> >that you do not. I'm not asking you to simply belch out any irrelevant
        > >remark that pops into your empty head. I'm asking you to explain why the
        > >two statements you made are, as you claimed, equivalent. Now you're
        > >telling me that you're talking about *estimated degrees of verisimilitude*.
        > >OK. But so what? How does this make the statements equivalent as you
        > >said? It's a simple question, Paul. If you can't explain, you might as
        > >well just admit it.
        > PZ>Let's see if we can dispose of this canard once and for all.
        > >
        > >The real issue here is: are Kenneth Hopf's charges of "justificationism" at
        > >all relevant to the present discussion?
        > In other words, you refuse to address the question actually put to you,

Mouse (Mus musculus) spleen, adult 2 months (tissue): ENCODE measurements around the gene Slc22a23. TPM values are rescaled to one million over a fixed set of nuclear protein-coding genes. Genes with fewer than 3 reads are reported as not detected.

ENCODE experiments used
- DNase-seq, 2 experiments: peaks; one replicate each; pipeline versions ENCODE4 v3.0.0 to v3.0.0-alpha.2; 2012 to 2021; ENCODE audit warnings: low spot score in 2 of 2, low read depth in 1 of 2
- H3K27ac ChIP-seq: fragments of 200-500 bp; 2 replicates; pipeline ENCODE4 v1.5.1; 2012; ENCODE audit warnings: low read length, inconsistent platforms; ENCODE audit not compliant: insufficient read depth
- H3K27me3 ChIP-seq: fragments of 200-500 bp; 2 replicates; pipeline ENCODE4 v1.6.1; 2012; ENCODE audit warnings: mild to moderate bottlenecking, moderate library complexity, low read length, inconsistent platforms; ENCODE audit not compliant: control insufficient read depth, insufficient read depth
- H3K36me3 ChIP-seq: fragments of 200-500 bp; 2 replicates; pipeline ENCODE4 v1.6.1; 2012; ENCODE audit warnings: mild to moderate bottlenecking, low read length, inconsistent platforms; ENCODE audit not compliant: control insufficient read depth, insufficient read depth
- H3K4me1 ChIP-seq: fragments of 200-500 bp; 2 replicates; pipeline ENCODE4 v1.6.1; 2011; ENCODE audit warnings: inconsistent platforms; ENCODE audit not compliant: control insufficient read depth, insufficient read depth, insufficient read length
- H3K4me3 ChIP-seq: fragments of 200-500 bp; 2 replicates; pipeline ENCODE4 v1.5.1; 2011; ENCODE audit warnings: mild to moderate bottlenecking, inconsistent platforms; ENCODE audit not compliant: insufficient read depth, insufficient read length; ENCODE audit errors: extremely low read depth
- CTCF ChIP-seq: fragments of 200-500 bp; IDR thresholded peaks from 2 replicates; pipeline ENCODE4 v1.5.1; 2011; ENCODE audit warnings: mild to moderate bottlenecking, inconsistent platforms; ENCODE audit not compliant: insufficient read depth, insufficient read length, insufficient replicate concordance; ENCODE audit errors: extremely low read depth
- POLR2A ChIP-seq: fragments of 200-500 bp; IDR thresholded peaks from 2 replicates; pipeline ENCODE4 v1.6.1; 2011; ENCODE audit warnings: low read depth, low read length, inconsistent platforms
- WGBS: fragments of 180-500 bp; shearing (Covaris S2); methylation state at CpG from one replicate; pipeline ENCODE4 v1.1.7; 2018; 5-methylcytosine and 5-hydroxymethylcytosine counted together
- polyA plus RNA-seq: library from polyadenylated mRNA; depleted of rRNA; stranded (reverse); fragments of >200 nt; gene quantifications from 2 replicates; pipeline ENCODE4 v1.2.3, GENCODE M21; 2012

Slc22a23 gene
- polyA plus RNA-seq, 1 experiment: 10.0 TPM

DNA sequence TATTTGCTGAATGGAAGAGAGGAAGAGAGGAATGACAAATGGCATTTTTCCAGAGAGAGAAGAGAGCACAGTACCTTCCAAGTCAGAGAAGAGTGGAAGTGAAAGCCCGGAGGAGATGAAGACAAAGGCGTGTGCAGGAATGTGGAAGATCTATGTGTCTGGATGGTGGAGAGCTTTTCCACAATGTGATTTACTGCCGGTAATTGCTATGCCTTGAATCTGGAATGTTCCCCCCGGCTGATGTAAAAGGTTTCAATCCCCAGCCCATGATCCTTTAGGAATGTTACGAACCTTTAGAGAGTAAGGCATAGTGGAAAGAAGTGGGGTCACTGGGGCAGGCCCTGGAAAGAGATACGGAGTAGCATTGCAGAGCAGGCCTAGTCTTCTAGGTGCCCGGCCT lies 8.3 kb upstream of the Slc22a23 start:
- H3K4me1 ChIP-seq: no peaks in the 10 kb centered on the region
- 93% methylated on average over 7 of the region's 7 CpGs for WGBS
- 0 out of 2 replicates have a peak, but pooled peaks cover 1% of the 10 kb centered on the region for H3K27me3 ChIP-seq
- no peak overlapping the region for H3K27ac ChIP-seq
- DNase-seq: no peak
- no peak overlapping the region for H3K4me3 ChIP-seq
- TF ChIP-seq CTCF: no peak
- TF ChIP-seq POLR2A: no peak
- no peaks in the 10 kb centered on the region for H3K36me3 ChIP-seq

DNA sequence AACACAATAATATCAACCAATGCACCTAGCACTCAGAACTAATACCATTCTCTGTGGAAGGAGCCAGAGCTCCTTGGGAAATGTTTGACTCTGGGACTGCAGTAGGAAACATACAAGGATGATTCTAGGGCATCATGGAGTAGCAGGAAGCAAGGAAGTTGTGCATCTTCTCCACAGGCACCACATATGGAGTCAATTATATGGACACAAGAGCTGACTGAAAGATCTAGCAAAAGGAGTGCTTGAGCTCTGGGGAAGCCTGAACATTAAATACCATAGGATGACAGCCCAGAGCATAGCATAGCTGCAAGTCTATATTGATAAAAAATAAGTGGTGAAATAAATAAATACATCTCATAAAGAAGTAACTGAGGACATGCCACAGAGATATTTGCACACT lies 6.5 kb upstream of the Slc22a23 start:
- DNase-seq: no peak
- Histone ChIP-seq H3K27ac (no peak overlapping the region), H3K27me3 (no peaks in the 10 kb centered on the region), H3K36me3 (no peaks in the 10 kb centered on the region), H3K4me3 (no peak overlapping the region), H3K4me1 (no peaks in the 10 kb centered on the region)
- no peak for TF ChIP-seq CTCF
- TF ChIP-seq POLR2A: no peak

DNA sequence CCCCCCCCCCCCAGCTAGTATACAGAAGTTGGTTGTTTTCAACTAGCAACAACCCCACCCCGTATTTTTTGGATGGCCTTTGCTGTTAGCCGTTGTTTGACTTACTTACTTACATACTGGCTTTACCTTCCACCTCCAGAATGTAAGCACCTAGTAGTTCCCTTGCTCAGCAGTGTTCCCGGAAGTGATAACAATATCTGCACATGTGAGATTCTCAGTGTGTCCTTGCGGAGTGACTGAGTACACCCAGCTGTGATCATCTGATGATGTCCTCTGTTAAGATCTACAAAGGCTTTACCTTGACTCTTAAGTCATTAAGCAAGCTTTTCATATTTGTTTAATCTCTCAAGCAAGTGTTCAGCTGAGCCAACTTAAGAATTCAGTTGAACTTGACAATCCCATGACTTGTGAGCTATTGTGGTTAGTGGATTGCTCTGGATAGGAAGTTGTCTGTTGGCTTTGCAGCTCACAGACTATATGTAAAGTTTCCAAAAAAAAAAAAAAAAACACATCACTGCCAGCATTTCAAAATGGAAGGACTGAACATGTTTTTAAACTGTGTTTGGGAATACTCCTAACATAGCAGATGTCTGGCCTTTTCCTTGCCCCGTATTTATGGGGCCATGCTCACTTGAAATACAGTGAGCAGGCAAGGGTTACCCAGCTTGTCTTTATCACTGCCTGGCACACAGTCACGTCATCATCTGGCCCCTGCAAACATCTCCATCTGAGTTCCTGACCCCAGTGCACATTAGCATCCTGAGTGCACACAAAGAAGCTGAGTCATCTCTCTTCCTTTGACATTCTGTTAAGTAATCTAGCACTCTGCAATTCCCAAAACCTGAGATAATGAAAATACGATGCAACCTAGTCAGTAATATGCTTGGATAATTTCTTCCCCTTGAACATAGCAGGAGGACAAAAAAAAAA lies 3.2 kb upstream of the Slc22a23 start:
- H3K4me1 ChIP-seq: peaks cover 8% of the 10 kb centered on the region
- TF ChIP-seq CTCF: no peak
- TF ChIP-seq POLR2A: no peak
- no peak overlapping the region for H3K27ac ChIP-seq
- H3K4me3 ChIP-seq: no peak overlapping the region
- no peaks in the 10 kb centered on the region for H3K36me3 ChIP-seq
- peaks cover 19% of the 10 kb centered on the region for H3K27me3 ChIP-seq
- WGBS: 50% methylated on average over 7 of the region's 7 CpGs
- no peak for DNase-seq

> preferring instead to replace it with a different question, one that you
        > think you can frame as a challenge from you to me, and which you believe
        > will demonstrate your intellectual superiority. There can hardly be a more
        > profoundly un-Popperian approach to debate.

        I have already answered this question in an earlier response. Either you have
        not read the earlier message, or you are still trying to divert the discussion
        from the real issue, which is the utter irrelevance of your broken-record
        charges of "justificationism".

        > PZ>Kenneth Hopf has produced the following definition of "justification":
        > >"Justification is what distinguishes true opinion from genuine knowledge,